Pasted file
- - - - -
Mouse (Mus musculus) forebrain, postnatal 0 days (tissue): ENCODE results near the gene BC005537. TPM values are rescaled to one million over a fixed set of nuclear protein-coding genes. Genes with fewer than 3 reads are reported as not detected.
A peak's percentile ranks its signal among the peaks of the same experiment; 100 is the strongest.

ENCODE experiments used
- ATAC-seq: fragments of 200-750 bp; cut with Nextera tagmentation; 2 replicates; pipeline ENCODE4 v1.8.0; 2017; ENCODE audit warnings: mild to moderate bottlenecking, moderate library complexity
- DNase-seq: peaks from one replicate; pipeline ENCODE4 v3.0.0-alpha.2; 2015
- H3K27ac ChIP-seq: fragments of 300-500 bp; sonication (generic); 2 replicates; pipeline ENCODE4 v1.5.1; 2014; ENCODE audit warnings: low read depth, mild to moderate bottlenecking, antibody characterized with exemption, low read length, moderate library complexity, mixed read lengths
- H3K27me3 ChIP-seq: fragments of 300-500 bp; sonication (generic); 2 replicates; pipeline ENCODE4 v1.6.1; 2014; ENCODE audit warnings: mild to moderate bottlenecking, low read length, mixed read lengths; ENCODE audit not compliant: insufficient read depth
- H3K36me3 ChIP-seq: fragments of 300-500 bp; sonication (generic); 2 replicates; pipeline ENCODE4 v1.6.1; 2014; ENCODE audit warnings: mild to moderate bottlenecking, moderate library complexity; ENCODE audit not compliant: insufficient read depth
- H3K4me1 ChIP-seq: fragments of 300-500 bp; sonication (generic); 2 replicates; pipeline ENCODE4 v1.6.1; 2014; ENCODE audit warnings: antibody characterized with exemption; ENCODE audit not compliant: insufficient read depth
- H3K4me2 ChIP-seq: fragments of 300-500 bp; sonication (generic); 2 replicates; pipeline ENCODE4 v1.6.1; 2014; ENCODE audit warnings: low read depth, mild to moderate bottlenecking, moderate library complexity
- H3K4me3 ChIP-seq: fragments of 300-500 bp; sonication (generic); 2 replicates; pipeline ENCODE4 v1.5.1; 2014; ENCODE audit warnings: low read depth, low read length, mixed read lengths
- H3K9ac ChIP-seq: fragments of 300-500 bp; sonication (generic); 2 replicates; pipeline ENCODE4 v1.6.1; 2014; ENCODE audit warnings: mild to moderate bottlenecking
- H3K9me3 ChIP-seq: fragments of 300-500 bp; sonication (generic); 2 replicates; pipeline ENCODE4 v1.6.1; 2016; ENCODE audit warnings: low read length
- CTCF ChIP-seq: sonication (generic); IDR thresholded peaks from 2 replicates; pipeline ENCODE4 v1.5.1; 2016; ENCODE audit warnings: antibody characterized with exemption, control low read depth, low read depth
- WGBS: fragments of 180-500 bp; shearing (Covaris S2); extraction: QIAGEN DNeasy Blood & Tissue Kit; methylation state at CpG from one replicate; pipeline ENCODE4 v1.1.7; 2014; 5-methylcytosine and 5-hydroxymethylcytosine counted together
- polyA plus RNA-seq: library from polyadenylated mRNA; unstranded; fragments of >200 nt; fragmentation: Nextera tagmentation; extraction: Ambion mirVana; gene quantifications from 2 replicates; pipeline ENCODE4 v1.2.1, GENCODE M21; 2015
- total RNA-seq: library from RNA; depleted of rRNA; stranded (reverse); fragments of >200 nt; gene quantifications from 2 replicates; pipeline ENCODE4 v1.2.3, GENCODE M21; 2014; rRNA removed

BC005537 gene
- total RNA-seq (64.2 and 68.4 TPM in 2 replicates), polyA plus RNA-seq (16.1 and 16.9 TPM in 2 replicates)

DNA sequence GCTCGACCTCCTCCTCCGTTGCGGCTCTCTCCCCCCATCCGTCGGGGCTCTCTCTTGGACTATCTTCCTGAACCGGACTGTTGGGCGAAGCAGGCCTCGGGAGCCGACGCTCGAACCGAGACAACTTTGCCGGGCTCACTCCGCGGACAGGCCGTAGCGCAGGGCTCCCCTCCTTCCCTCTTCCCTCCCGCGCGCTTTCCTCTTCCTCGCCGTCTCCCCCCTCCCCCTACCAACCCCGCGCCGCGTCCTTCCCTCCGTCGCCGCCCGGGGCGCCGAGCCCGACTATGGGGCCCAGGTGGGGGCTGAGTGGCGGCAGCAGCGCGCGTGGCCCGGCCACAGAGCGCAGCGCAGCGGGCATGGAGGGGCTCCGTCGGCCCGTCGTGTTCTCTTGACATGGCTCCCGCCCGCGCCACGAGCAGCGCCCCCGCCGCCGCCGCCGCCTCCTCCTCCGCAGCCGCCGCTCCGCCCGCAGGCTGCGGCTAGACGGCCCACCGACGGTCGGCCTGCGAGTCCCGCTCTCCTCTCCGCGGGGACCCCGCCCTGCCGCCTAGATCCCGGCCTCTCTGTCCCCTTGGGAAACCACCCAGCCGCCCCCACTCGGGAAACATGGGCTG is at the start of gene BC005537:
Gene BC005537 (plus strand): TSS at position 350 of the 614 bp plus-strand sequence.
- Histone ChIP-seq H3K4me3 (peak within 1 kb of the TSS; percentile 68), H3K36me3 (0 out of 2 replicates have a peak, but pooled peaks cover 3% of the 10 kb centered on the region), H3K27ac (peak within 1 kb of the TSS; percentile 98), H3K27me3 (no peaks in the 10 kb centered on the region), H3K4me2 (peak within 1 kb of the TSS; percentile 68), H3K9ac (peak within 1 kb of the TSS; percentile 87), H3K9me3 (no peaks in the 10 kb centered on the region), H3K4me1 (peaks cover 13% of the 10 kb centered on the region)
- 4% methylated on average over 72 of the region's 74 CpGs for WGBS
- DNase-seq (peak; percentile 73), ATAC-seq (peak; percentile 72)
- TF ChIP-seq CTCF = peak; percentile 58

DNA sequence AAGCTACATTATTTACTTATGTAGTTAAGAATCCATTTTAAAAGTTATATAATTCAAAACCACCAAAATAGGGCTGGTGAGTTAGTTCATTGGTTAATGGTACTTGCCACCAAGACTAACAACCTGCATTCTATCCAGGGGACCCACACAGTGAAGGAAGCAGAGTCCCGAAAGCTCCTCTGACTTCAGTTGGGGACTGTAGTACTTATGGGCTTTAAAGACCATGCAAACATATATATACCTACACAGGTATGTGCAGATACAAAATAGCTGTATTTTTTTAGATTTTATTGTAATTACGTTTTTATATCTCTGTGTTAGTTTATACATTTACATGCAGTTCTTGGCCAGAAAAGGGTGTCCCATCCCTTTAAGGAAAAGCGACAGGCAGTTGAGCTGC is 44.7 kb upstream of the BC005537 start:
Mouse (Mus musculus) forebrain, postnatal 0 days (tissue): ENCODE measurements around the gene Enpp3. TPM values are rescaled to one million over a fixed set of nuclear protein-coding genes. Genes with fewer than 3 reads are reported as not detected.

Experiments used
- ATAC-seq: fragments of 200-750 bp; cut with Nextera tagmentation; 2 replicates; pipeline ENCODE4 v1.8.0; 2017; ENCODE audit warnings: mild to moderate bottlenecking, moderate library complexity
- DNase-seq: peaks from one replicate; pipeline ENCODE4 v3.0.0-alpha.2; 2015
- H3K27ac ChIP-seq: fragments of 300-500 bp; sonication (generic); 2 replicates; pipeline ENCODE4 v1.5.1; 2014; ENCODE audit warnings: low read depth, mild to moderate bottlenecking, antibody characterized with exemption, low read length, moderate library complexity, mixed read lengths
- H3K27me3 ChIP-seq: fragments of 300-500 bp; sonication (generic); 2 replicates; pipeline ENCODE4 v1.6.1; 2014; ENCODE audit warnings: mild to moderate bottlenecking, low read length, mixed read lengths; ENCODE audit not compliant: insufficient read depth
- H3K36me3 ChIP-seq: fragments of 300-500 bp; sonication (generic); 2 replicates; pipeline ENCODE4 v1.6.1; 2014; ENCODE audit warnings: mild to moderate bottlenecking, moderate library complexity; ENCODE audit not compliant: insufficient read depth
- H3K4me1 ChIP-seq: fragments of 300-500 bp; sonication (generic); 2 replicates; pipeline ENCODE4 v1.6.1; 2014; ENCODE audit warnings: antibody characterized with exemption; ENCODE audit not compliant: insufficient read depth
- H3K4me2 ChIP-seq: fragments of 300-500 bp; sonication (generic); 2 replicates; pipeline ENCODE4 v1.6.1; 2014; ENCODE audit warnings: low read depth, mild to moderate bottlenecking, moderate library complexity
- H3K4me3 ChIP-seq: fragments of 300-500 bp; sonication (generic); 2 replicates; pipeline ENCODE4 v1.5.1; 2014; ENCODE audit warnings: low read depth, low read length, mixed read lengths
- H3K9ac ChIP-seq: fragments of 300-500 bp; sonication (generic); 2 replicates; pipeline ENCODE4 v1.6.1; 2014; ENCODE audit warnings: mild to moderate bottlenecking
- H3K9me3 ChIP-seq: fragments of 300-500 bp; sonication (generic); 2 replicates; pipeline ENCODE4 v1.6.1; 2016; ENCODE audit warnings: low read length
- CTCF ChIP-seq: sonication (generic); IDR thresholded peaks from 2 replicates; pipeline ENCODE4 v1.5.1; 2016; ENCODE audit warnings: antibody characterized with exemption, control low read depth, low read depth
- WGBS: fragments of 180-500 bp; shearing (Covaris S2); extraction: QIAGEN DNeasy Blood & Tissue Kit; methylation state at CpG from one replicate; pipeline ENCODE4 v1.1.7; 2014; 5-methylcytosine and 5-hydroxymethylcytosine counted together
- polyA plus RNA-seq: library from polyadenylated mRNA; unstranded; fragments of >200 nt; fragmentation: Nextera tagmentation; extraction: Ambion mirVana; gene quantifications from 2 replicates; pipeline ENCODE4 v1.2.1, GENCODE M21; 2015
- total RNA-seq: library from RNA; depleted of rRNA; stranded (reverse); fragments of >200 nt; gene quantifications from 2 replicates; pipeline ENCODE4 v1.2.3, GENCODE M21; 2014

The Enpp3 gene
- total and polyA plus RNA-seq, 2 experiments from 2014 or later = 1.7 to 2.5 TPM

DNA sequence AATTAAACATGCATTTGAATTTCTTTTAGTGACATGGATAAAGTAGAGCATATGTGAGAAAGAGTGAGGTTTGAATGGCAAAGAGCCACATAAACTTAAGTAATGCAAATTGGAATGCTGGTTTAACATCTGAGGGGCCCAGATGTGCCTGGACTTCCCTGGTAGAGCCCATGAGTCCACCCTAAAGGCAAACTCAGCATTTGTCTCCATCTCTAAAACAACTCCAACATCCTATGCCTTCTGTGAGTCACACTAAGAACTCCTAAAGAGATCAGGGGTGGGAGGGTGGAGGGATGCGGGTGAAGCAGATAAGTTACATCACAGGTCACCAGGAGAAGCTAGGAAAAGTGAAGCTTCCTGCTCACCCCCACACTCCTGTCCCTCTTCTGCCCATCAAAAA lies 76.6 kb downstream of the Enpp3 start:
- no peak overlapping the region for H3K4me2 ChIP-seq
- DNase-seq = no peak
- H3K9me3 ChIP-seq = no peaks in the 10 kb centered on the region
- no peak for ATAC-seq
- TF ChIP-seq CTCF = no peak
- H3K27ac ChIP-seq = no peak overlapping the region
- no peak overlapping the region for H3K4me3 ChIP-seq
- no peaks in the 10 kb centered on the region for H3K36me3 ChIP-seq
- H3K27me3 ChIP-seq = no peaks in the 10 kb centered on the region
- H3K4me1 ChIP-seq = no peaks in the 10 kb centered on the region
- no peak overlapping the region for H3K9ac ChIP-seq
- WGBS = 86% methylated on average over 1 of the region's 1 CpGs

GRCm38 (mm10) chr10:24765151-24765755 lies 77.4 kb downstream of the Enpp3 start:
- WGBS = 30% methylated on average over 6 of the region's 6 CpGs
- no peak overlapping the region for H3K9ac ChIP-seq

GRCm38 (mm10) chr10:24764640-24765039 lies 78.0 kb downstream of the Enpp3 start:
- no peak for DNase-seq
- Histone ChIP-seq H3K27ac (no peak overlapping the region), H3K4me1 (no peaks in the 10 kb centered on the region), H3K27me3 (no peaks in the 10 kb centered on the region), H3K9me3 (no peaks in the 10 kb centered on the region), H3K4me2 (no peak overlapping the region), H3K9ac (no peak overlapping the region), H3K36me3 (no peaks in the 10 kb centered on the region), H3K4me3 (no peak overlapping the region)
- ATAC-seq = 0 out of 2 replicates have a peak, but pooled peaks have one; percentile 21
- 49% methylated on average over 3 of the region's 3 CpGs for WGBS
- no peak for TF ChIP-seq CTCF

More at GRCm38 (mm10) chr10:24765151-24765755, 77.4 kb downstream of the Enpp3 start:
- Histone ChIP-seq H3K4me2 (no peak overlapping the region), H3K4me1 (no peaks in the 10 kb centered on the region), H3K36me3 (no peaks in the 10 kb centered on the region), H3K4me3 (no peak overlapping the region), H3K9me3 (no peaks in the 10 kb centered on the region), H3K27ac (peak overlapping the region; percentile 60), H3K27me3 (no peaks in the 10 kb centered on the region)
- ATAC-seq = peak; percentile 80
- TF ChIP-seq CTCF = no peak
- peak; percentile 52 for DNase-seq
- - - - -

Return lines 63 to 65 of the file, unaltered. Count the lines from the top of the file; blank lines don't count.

- Histone ChIP-seq H3K27ac (no peak overlapping the region), H3K4me1 (no peaks in the 10 kb centered on the region), H3K27me3 (no peaks in the 10 kb centered on the region), H3K9me3 (no peaks in the 10 kb centered on the region), H3K4me2 (no peak overlapping the region), H3K9ac (no peak overlapping the region), H3K36me3 (no peaks in the 10 kb centered on the region), H3K4me3 (no peak overlapping the region)
- ATAC-seq = 0 out of 2 replicates have a peak, but pooled peaks have one; percentile 21
- 49% methylated on average over 3 of the region's 3 CpGs for WGBS